Why a Professional Sports Team Is Talking About Porn

pornography Royals

Like many other MLB teams do this time of year, the Kansas City Royals recently hosted a growth seminar for their staff and players at their spring training site in Surprise, AZ.

What made this one unique was the subject being addressed. It wasn’t drugs. It wasn’t domestic violence. It wasn’t social media etiquette.

It was pornography.

Sports shock jock Jim Rome noted the uniqueness of the effort: “The Kansas City Royals made some history over the weekend…they became the first Major League Baseball team to—you guessed it—host an anti-porn workshop. While 29 other teams were working on situational hitting and baserunning—the Royals were working on—resisting the urge to crack open their lappers and watch porn.”

Led by the anti-pornography group “Fight the New Drug,” over 200 Royals players, coaches, trainers and staff listened to FTND Co-Founder and President Clay Olsen spell out the effects of pornography consumption on their lives as both players and men. In his awareness-raising presentation, he “specifically focused on how porn can impact a consumer’s overall well-being, which in turn can affect productivity, work performance and personal image.”

On their site, FTND describes porn’s effect on the brain, the heart and the world. The group focuses on both pornography and addiction, “rejecting the idea that porn is healthy, normal or cool.”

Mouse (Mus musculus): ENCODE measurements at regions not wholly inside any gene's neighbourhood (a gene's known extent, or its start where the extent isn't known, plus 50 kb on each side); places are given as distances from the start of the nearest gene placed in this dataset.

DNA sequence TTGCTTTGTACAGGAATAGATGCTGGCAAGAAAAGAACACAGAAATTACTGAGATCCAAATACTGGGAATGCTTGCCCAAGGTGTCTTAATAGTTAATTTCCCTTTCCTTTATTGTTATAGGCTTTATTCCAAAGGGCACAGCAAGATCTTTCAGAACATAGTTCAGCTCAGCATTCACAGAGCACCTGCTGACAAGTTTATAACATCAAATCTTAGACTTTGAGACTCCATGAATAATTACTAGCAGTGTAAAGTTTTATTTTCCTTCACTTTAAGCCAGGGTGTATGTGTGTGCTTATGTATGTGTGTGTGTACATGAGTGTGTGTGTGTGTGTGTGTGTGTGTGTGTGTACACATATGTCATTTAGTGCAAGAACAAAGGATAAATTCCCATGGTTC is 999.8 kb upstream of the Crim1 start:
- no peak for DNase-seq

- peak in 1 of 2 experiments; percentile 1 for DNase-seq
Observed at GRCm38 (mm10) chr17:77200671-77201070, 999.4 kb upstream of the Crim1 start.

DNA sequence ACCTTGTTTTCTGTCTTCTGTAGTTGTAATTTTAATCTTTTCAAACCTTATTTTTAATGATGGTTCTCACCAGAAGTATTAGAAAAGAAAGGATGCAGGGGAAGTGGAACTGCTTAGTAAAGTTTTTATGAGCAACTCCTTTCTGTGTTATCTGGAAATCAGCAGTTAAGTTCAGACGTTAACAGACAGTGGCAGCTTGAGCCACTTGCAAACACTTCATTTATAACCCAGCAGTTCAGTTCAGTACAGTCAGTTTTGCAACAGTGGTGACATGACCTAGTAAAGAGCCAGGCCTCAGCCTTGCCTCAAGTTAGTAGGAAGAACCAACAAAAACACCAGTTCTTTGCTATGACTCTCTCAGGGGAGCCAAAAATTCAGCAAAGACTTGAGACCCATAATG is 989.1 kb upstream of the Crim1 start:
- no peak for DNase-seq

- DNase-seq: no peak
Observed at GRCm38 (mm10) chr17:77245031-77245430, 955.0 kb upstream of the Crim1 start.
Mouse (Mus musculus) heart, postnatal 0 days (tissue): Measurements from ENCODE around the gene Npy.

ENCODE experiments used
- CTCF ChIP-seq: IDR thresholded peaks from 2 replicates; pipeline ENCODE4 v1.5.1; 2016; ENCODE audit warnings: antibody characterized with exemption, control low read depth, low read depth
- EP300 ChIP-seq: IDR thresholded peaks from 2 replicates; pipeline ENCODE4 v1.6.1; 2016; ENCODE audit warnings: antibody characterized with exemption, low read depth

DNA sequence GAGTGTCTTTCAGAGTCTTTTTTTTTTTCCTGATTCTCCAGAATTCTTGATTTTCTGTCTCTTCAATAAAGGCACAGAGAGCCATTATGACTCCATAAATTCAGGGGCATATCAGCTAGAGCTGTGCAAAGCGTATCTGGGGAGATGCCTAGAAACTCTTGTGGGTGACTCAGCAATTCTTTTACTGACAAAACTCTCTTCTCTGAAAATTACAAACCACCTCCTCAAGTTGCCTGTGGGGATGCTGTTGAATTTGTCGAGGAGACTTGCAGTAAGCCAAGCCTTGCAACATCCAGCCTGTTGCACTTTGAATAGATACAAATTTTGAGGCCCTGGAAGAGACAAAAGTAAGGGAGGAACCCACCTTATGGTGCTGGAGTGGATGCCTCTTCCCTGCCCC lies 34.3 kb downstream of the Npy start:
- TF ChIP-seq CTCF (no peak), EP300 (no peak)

“It says a lot about the organization, that they care so much,” said Olsen. “Not only do they care about how the players perform on the field, but they also care about the overall well-being of the players and how they’re doing off the field, as well.”

The Royals’ administration plans on doing more than just hosting a seminar. “This isn’t just a one-and-done deal,” Olsen emphasized. “This is something this organization will be addressing in time to come. In addition to many other health focuses and training aspects, this will be one of the issues they cover with the players. They care about the players’ well-being.”

A year previously during a press conference, Royals General Manager Dayton Moore explained his rationale for addressing difficult growth topics with his players.

“These guys grow up playing the game that they love to play,” he said. “They have the freedom and the choices of manhood. But oftentimes, they don’t have those responsibilities. Because we don’t allow them to have those responsibilities. We do a lot for them, because we want them to compete every single day at the highest level against the best of the best. And we want to protect them from different ills of society, so they can go out there and do what they love to do and celebrate what they do on the field.

“So do I think we should constantly look at ways to help improve the character and help mold and shape our players? I do… We talk about pornography, and the effects of what that does to the minds of players and the distractions, and how that leads to abuse of—domestic abuse—to abuse of women. How it impacts relationships—we talk about a lot of things. And I don’t mind sharing it with you.”

Many players and team personnel expressed thankfulness to FTND for speaking at the facility, including Strength and Conditioning Coach Austin Womack, who not only pointed out that the Royals are the first pro baseball team to address the issue, but also detailed his own journey toward freedom regarding addiction.